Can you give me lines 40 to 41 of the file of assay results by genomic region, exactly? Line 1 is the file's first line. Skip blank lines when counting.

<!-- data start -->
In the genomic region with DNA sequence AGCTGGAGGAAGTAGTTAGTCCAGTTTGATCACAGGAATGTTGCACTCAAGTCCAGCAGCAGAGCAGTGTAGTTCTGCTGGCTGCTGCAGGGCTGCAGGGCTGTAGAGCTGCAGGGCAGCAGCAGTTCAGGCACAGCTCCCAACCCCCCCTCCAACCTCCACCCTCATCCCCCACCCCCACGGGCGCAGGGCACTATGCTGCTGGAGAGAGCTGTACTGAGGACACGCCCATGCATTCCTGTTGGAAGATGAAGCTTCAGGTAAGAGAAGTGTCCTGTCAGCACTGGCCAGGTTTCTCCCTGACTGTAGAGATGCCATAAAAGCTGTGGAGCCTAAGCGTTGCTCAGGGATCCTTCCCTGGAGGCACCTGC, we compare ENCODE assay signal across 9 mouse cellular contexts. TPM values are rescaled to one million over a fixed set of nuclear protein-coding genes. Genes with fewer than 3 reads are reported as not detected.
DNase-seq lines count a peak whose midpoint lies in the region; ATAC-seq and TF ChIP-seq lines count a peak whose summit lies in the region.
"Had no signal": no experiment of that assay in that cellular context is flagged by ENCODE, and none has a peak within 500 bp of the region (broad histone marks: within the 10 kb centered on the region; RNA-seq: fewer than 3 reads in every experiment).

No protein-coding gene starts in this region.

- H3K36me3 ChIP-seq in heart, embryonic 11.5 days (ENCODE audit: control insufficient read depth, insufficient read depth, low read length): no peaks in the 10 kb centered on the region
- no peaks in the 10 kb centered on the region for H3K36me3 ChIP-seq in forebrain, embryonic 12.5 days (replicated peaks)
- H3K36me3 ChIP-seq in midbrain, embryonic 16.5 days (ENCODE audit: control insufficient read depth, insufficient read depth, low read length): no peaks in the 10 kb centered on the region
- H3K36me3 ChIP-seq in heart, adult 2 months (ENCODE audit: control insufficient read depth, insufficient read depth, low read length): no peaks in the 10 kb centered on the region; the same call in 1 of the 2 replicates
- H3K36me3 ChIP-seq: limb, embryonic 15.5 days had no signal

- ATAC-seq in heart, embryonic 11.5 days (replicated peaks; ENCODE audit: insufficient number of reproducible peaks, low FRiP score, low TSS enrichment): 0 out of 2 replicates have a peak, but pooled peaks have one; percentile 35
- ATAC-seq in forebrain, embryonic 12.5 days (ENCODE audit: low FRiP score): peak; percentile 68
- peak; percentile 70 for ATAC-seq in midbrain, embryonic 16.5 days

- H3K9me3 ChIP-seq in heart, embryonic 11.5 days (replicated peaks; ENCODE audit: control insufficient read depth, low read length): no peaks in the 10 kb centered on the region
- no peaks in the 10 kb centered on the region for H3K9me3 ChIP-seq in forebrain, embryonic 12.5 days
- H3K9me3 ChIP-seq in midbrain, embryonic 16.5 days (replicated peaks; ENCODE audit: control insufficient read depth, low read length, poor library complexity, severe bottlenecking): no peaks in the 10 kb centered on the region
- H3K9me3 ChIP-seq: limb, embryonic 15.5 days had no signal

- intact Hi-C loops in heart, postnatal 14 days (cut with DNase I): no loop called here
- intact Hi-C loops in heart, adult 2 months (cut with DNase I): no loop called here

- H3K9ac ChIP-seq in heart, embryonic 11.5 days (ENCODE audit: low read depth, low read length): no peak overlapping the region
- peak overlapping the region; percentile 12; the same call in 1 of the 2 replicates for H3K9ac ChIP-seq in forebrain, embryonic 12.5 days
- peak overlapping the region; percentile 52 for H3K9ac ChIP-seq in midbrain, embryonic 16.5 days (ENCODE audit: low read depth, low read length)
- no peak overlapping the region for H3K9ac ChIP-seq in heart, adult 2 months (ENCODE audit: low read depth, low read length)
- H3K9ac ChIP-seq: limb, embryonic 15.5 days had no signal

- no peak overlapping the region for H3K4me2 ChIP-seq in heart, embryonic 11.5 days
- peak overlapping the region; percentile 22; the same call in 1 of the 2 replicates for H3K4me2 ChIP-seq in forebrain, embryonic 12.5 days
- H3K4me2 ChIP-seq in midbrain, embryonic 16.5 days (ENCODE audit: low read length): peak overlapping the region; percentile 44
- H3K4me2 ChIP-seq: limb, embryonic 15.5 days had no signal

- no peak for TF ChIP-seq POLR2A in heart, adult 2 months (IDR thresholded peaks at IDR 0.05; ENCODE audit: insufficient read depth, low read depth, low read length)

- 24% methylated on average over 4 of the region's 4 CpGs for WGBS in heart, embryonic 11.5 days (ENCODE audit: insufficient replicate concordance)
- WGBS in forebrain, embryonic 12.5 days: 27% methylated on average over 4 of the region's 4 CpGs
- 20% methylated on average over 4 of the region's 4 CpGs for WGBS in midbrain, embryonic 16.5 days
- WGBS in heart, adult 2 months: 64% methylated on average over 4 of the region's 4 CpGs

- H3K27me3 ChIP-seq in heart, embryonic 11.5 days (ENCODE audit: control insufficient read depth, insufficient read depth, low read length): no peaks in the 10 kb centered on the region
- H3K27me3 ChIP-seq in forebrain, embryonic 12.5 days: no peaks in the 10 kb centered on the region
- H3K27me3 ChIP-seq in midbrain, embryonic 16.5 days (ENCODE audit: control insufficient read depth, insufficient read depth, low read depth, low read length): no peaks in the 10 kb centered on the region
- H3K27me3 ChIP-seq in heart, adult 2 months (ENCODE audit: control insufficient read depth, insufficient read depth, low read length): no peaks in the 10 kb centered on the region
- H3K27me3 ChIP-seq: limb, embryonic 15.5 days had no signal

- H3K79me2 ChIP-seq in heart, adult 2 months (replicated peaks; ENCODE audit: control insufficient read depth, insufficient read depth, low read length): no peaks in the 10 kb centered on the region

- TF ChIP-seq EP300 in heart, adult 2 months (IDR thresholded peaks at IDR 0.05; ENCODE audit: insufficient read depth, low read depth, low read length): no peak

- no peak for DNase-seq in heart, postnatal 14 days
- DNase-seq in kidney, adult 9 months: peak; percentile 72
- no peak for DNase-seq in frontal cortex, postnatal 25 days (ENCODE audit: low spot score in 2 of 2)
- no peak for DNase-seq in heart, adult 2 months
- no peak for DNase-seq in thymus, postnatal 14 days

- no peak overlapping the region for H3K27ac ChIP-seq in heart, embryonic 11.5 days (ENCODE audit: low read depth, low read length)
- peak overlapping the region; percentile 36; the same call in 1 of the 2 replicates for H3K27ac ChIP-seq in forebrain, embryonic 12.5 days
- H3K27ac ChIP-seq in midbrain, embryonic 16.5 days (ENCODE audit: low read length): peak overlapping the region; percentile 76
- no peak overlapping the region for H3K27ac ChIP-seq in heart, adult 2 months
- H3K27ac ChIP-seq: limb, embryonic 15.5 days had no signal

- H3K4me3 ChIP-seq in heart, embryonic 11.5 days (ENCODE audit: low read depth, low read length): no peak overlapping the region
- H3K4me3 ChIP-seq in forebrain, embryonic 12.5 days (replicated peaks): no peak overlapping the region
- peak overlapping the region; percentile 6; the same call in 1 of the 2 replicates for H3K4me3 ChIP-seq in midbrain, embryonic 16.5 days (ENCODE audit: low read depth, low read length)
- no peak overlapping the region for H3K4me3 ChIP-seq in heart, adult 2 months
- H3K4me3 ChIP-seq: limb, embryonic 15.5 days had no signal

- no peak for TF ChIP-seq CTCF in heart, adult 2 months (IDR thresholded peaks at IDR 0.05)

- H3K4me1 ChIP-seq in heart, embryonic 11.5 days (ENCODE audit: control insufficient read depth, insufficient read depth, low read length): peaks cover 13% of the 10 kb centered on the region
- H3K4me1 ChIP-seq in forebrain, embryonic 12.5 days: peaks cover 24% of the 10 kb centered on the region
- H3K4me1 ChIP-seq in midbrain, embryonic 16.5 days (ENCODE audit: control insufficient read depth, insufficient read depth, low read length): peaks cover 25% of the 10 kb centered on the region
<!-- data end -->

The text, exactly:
- no peak for DNase-seq in heart, postnatal 14 days
- DNase-seq in kidney, adult 9 months: peak; percentile 72